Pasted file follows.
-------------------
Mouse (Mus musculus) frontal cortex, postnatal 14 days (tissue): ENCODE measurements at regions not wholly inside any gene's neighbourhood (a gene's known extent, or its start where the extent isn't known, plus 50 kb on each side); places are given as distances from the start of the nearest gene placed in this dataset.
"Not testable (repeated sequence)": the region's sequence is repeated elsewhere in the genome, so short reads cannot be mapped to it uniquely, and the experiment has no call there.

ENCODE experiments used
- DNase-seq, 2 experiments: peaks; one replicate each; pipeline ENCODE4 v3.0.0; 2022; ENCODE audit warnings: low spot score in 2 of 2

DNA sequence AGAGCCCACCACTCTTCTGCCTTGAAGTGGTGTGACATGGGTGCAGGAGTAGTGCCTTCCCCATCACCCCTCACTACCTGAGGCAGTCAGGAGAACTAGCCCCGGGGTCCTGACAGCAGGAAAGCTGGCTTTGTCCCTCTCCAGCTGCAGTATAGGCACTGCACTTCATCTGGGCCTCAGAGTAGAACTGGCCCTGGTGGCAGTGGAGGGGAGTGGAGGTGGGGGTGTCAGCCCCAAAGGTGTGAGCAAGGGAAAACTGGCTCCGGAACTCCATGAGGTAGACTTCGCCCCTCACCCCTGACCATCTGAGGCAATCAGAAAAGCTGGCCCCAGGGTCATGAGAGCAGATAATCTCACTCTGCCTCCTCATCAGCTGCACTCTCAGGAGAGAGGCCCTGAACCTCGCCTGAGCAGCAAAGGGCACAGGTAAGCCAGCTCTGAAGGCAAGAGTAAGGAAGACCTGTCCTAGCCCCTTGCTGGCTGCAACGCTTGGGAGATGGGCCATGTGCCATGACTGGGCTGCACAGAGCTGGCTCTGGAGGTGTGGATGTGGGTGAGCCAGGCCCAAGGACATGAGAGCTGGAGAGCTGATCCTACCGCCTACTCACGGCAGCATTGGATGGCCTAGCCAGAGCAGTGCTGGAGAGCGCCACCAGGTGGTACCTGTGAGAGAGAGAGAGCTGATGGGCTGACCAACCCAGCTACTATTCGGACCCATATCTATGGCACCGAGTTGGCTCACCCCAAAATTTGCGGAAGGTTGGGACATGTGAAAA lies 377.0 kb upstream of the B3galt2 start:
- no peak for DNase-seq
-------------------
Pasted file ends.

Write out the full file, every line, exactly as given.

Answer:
Mouse (Mus musculus) frontal cortex, postnatal 14 days (tissue): ENCODE measurements at regions not wholly inside any gene's neighbourhood (a gene's known extent, or its start where the extent isn't known, plus 50 kb on each side); places are given as distances from the start of the nearest gene placed in this dataset.
"Not testable (repeated sequence)": the region's sequence is repeated elsewhere in the genome, so short reads cannot be mapped to it uniquely, and the experiment has no call there.

ENCODE experiments used
- DNase-seq, 2 experiments: peaks; one replicate each; pipeline ENCODE4 v3.0.0; 2022; ENCODE audit warnings: low spot score in 2 of 2

DNA sequence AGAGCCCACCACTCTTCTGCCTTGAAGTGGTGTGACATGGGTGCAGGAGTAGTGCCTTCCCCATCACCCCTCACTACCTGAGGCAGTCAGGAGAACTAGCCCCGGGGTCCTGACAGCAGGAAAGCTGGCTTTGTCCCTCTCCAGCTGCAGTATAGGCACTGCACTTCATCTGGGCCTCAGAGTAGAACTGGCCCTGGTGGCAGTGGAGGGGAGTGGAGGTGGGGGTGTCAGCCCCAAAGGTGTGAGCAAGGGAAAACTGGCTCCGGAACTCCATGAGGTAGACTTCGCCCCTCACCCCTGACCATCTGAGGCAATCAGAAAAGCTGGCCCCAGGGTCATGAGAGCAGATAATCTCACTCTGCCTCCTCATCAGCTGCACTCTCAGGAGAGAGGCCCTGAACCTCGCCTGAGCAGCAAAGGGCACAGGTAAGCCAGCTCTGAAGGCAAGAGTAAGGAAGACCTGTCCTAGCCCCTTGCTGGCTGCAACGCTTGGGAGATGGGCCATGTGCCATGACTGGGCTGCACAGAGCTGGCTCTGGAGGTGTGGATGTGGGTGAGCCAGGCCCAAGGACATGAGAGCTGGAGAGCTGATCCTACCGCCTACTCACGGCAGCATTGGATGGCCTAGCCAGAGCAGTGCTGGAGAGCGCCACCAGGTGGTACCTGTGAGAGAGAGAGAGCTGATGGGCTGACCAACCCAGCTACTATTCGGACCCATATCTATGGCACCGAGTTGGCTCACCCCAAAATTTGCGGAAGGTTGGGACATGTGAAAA lies 377.0 kb upstream of the B3galt2 start:
- no peak for DNase-seq